Preparing a nutritious and tasty lunch can be challenging. One sure way to make this process a little easier for everyone is to get the kids involved in the planning. Make a list of what they like to eat and what they don’t. Most of the time you can accommodate their lunchtime wishes as long as the food item is within reason and is something that can be made “portable”. You can get ideas from the Big Book of Freezer Cooking, the recipes section of the 30 Day Gourmet web site, the ebook Freezer Lunches To Go and from other family favorites that you eat on a regular basis.
Compile a list of 15 or 20 recipes and put together a rotating menu. You can use a four-week schedule similar to what is used at school. Use this menu for three months at a time. At the end of the three months, talk about what recipes you liked, the recipes that you want to remove from the rotation and what new ideas you have for the menu. Then update the menu and go for another three months. Here’s a sample four-week rotation:
Also have a list of side dishes to buy every week to pack with lunch. This usually includes a fruit, a vegetable, a small dessert (usually homemade) or salty snack (chips, pretzels, homemade snack mix, etc.) and a beverage. These help round out the meal. Here’s a sample weekly menu with some possible side dishes:
Monday: Turkey and Noodles, baby carrots, sliced cantaloupeFor the snack items, use a variety of different recipes. Plan a monthly cooking day just for the lunch and after school snacks. Here are some family favorites you can try:
Tuesday: Sausage and Rice, pineapple chunks, celery with peanut butter
Wednesday: Taco Roll-ups, sliced cucumbers, apple
Thursday: Ham Sandwich, sliced tomatoes, applesauce
Friday: Tuna Salad Sandwich, baby carrots, grapes
These are great things to have on hand when your hungry kids come home from school. You can also keep lots of fruits and vegetables on hand for snacking as well as simple things like popcorn, homemade frozen waffles, frozen muffins, etc.
What’s the first thing that you think of when someone talks about having a sack lunch? The old stand by peanut butter and jelly comes to mind. What if lunch could be an exciting, fun and interesting part of your day? It can be with a little planning, preparation and a good system of foods that work for you and your family.
Get everyone involved in the process! Ask what they like to eat and what they don’t. Try to develop a basic list of things that can be sent for lunch. Don’t forget to look at what you eat for dinner. Sometimes these dishes can be repackaged for lunch. For example, the meatballs from last night’s spaghetti and meatball dinner make a great return as meatball sandwiches.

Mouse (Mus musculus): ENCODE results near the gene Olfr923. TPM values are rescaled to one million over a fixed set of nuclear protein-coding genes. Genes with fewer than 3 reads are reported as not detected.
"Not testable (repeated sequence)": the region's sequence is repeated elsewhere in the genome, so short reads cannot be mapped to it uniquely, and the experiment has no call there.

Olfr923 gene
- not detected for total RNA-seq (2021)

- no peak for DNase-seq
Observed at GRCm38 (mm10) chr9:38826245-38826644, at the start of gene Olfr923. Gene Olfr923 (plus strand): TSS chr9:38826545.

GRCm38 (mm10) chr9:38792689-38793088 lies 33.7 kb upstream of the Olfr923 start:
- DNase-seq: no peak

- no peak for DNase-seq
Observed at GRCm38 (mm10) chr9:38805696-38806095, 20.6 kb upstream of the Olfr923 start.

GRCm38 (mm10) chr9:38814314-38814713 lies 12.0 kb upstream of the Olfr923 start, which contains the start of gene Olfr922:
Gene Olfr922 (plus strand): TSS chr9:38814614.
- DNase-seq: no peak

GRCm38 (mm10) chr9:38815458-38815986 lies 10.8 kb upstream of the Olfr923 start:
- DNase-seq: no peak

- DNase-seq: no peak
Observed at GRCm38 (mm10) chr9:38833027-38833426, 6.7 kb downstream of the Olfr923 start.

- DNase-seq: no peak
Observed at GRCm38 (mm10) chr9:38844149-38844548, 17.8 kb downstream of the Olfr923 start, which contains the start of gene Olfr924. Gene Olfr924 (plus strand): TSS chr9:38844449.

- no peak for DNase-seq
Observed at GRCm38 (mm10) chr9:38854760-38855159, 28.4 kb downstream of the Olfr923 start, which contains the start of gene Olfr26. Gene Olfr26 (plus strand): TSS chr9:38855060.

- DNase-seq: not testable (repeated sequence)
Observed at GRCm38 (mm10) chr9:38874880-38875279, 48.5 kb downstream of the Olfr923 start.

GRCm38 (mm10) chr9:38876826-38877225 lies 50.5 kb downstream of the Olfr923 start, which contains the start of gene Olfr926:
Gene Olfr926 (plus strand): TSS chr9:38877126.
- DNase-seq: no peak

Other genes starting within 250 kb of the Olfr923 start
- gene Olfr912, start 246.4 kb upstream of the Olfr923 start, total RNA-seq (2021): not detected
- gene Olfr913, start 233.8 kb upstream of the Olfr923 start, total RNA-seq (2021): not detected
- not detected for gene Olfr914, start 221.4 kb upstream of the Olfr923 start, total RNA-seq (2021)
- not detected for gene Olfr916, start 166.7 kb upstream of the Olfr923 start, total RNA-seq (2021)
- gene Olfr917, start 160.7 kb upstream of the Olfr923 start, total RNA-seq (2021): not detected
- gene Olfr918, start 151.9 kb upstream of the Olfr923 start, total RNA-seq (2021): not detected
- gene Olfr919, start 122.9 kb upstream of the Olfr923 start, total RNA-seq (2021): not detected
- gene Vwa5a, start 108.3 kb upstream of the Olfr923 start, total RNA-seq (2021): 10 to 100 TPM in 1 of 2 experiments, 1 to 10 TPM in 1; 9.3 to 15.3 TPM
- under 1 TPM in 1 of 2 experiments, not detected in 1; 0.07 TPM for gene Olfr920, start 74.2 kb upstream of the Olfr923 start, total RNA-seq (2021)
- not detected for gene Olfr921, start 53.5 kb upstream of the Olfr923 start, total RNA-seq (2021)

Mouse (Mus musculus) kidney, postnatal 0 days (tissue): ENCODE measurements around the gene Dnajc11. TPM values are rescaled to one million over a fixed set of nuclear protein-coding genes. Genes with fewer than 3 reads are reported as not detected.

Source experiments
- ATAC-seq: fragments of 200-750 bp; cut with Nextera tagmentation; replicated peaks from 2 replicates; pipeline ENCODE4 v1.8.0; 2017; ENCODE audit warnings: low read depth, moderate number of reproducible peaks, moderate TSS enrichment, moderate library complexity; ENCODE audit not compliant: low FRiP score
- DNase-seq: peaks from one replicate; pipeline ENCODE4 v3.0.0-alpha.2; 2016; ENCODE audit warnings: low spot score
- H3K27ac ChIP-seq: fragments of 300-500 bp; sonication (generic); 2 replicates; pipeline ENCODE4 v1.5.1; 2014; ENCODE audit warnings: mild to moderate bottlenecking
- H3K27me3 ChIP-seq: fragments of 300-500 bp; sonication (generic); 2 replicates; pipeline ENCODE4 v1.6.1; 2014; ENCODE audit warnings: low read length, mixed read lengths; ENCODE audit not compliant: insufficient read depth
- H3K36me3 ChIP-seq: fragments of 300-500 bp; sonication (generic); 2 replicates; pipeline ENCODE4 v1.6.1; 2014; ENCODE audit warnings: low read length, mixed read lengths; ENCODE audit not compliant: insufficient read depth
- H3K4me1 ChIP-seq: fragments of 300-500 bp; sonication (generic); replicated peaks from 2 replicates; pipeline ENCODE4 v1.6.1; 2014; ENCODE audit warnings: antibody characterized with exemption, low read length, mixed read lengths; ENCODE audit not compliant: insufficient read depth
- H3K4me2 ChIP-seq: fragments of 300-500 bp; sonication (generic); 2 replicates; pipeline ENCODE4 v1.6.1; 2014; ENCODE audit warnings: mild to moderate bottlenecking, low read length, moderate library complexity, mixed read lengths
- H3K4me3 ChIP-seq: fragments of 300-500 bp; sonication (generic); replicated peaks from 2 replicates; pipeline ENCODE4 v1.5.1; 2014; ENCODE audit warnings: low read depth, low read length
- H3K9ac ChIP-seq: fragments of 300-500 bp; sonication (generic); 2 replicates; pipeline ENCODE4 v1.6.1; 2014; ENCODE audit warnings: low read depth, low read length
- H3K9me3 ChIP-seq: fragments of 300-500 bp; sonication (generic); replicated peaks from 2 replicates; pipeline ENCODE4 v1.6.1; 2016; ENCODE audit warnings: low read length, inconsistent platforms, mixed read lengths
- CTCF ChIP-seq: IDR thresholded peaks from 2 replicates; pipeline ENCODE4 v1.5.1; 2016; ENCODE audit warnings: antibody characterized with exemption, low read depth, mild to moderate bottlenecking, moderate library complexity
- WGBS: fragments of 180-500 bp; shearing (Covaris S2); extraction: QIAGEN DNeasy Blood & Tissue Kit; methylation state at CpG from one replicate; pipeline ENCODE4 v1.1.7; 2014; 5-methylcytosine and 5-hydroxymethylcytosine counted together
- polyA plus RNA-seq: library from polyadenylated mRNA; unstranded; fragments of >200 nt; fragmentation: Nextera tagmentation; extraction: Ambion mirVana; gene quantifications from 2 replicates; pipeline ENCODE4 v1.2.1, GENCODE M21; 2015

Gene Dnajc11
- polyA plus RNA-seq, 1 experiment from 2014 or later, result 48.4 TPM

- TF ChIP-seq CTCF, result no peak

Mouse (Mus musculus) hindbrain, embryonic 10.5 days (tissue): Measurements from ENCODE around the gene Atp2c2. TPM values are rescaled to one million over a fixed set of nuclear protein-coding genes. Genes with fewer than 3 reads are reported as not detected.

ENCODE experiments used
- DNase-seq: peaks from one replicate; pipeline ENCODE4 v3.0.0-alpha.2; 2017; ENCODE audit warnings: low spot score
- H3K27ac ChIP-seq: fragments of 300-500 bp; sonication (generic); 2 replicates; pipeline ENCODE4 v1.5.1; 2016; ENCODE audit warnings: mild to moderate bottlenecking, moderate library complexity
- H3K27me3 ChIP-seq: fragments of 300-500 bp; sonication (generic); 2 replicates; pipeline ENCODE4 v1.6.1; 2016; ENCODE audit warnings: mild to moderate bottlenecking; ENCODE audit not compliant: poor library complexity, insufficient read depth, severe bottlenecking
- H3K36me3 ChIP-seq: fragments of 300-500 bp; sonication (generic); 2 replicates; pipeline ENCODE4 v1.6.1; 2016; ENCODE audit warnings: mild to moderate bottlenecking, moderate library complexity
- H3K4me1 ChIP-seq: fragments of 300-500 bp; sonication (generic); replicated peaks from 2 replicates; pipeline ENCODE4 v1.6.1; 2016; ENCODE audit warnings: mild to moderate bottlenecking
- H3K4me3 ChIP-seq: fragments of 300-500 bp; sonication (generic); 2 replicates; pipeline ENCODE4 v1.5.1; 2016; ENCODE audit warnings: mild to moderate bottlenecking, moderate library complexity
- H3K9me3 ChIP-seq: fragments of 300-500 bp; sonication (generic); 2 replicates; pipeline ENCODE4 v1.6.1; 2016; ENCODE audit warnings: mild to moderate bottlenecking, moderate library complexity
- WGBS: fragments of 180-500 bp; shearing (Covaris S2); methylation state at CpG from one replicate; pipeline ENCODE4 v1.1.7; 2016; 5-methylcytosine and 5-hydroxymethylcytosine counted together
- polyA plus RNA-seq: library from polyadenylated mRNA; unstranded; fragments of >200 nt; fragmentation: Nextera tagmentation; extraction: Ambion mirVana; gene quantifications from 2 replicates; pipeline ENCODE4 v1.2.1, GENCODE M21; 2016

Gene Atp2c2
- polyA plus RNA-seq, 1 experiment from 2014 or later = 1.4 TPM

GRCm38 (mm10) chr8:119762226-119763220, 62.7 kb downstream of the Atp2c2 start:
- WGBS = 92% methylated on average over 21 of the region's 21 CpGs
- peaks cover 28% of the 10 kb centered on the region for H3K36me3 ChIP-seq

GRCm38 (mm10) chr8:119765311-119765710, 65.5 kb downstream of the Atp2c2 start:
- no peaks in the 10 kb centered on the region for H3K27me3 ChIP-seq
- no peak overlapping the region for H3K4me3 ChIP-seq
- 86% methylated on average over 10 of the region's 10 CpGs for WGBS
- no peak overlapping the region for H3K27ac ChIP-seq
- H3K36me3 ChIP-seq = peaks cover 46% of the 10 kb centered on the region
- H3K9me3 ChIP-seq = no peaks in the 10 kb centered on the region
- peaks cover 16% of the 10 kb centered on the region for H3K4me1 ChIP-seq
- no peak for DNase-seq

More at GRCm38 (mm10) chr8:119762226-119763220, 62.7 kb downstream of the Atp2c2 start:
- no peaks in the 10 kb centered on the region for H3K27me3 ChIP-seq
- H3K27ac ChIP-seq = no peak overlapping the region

Kids love to help in the kitchen and this is the perfect activity to get them started. Even the youngest child can package food that is already prepared such as pre-peeled baby carrots, homemade cookies or granola bars. With your guidance, they can learn about good food choices.
Give them choices for side dishes. Keep a variety of fruits and vegetables on hand and let them choose their own sides. Make fruits and vegetables fun with simple homemade dips, purchased salad dressings or simple peanut butter spreads. Surprise them with a simple fruit smoothie packed in a thermos. The key is to make lunch fun.
Here are some simple do’s and don’ts to remember:
- Do have a planning session with the members of you family concerning what you will be packing for their lunch. Make a list of foods they like to eat and incorporate them in to a menu system for the week. Planning ahead saves time and prevents confusion.
- Do plan creative ways to repackage the foods that your family likes for lunch. For example, use tortilla wraps, pita pockets or hot dog buns in the place of regular bread or buns. Combine fruit in yogurt in a thermos to create a dessert “parfait”.
- Don’t send foods that your family won’t eat! If trying a new recipe, test it out at home first before sending it for lunch.
- Don’t let your sandwiches get soggy. Spread the peanut butter on both pieces of bread put the jelly as the middle layer. Use lettuce on sandwiches to keep the meat from getting the bread wet. If packaging a mayonnaise based sandwich such as egg or tuna salad, pack the salad in a small container away from the bread. Older kids like to make their own sandwiches.
- Do let you family help make or package the foods for lunch. The more they are involved the more they will enjoy their lunch.
- Do plan ahead for packing lunches. Have all the staples on hand that you need. Pack as much as you can the night before. This alleviates a lot of stress during the morning rush to get everyone out the door.
- Do have the right equipment on hand to package lunch. Thermoses work well for hot foods. Insulated lunch boxes help control the temperature of their contents. Drink boxes can be frozen and used to keep sandwiches cold.
- Do remember the basics of food safety – keep hot foods hot and cold foods cold. Keep your work surface, lunch box, and containers clean to prevent bacteria from developing.